Well, after about a month hiatus, i am finally getting to restart my doctrine of God overview again. Usually i leave projects like this behind after some time off, so i’m pretty proud of myself to get going again. So far i have looked at Karl Barth, and have commented on Paul’s Tillich’s methodology. Without further ado, lets jump back into the text being used for this adventure by Veli-Matti Karkkainen (hereafter abbreviated VMK).
This section of viewing Tillich will start with one of his most famous (and controversial) quotes: “God does not exist. He is being itself beyond essence and existence. Threfore, to argue that God exists is to deny him (132).”
Obviously, if this quote means what it looks like on the surface, then this discussion doesn’t belong in this particular post. However, as VMK points out “To unpack this compact sentence, we need to be aware of the fact that here–as often–Tillich uses terms in a technical sense, specifically, in the technical sense he himself defined (132). With that in mind, lets define a couple key terms for Tillich:
1) Essence is the potential, not-actualized perfection of things.
2) Existence, however, describes something that is actual, “fallen” from essence (132).
So with this understanding of Tillich’s terminology, it becomes evident that Tillich isn’t an atheist, but rather is saying that God existence is qualitatively, wholly different from any created being. This leads Tillich to hold such a radically transcendemt view of God that he must conclude (according to VMK) that if God were part of existence (as Tillich defines it), there would be a need for another God a “God above God,” which Tillich wants to avoid (132).
One further note on this section before analysis. We have to remember what Tillich’s goal is in his theology, which is to be apologetic, to answer the concerns of modern man. This concern, Tillich believed, was found in the philosophical field of ontology.
Tillich perceived that modern man’s central concern was over the threat of non-being, non-existence. Essentially, modern men and women feared death constantly, and wanted to find a way to overcome the threat of “non-being” for good.
However, for Tillich, and to tie back into this post, assurance that “non-being” could be ultimately and permanently overcome required that God couldn’t be finite in any way. He must be completely beyond any form of human existence, so that he could never cease to be. If God did cease to be, he couldn’t save us from our non-being. Hence, the famous Tillich descriptions of God were “the ground of being,” and “being itself.”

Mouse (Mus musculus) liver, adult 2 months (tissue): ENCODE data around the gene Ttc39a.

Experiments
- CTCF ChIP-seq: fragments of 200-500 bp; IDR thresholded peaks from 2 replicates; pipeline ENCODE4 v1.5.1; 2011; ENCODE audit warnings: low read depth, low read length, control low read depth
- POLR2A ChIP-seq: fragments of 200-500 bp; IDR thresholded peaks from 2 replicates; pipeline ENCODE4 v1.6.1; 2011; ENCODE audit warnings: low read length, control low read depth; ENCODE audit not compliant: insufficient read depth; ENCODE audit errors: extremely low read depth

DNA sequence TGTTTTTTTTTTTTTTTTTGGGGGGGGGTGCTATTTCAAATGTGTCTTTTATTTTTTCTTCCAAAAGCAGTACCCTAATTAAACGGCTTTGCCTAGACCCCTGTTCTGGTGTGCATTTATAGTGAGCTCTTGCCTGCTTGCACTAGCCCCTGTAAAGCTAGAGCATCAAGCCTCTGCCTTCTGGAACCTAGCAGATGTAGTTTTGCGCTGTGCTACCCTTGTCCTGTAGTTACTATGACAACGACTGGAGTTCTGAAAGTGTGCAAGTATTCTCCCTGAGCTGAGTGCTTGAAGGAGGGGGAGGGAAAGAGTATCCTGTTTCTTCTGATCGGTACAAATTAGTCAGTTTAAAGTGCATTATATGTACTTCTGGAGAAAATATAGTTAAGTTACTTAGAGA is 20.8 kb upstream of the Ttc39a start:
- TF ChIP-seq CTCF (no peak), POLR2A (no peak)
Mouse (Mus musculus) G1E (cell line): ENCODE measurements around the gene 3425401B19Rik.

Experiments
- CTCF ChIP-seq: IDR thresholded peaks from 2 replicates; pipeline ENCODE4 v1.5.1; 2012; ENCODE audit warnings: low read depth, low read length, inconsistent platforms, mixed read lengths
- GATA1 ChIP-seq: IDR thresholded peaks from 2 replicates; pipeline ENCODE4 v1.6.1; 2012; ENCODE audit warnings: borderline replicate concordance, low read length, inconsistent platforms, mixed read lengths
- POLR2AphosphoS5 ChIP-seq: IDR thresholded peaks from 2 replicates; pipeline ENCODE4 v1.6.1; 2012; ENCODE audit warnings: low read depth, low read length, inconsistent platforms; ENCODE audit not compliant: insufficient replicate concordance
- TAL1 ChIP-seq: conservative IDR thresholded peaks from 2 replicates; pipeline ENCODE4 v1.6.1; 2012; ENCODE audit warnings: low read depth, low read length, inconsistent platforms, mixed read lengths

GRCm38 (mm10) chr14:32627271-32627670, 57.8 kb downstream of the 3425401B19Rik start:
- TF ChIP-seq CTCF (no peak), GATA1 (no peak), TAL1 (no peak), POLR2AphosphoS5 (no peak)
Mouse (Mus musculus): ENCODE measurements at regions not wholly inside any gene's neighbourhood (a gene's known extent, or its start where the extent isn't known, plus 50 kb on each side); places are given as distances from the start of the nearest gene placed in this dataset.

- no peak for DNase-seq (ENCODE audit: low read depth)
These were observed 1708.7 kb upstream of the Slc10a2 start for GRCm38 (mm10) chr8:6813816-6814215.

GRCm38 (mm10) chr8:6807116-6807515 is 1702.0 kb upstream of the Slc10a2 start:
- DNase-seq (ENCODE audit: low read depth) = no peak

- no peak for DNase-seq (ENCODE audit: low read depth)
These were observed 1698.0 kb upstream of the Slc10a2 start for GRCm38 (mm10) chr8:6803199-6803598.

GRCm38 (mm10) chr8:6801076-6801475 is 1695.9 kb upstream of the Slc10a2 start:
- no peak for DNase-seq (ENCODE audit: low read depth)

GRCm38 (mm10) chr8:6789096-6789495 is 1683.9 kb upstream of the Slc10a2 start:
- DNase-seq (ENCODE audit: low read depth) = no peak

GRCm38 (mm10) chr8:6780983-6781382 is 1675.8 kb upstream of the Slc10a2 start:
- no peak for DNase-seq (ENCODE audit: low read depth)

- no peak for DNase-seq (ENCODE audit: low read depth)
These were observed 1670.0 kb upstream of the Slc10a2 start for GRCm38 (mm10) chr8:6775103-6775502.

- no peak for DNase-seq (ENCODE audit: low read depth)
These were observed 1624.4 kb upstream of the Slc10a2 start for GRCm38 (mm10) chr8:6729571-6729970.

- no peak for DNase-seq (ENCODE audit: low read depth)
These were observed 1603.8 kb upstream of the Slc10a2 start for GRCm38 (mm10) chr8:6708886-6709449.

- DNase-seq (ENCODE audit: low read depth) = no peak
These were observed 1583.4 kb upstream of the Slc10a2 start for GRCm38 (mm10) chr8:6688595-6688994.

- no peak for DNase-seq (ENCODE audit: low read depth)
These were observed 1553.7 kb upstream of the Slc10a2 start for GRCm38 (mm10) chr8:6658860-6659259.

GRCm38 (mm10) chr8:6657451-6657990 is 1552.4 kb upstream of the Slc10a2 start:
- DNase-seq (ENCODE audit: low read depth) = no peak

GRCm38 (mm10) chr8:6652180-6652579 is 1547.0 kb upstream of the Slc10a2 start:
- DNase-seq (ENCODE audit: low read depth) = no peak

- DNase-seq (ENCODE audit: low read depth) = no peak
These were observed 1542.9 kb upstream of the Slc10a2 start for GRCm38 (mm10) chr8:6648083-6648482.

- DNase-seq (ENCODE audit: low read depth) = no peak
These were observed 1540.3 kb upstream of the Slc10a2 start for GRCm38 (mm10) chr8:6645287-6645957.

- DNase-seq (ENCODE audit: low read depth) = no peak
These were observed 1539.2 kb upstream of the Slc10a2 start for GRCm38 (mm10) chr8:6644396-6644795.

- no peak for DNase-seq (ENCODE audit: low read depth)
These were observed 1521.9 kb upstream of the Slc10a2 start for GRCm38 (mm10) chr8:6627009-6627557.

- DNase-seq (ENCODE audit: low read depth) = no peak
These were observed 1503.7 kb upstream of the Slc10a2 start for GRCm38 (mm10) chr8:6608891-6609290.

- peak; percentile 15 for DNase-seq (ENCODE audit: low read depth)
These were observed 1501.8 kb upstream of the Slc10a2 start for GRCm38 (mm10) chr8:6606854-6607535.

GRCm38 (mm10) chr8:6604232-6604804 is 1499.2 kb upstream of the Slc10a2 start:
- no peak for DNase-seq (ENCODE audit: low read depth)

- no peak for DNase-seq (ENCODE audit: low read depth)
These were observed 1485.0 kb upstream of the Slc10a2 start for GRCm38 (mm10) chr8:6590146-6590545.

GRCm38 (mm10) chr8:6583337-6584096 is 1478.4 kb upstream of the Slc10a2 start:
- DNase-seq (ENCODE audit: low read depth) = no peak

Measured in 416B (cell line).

Since this post is extremely long, let me offer just a few reflections:
1) The security Tillich found in a radically transcendent view of God is interesting to me. Given the times that Tillich lived in, could this not also serve as protection from the idea that God wasn’t “heavily involved” in the events of Tillich’s time?
2) Along the same lines, many of Tillich’s underlying concepts and motivations find a kindred spirit (in my mind at least) in Reformed thought. Both positions share: A central concern for God’s transcendence, the problem of the “unknowability” of God or the “mystery” regarding knowing God, and the problem of meaningful speech about God (more on this in my next post). What strange bedfellows these two (Calvin and Tillich) make!
3) The Platonic influence here is hard to miss if you are used to looking for it. The existence-essence (false?) dichotomy of Tillich’s thought seems to be a direct descendent of the Platonic dualism between body and spirit. This leads to me to my final question: is such a dichotomy inevitable when we purposely let an alien philosophical framework serve as a filter for understandg the Biblical, three-in-one God? Tillich is very open about using ontology as the gateway to knowing what needs, but does letting man’s worries set the agenda eventually warp the Bible’s answers? I have been ruminating on this for quite a while, and i’m starting to think so, thanks to this book.
Any corrections, opinions, qualms, ideas on any of this?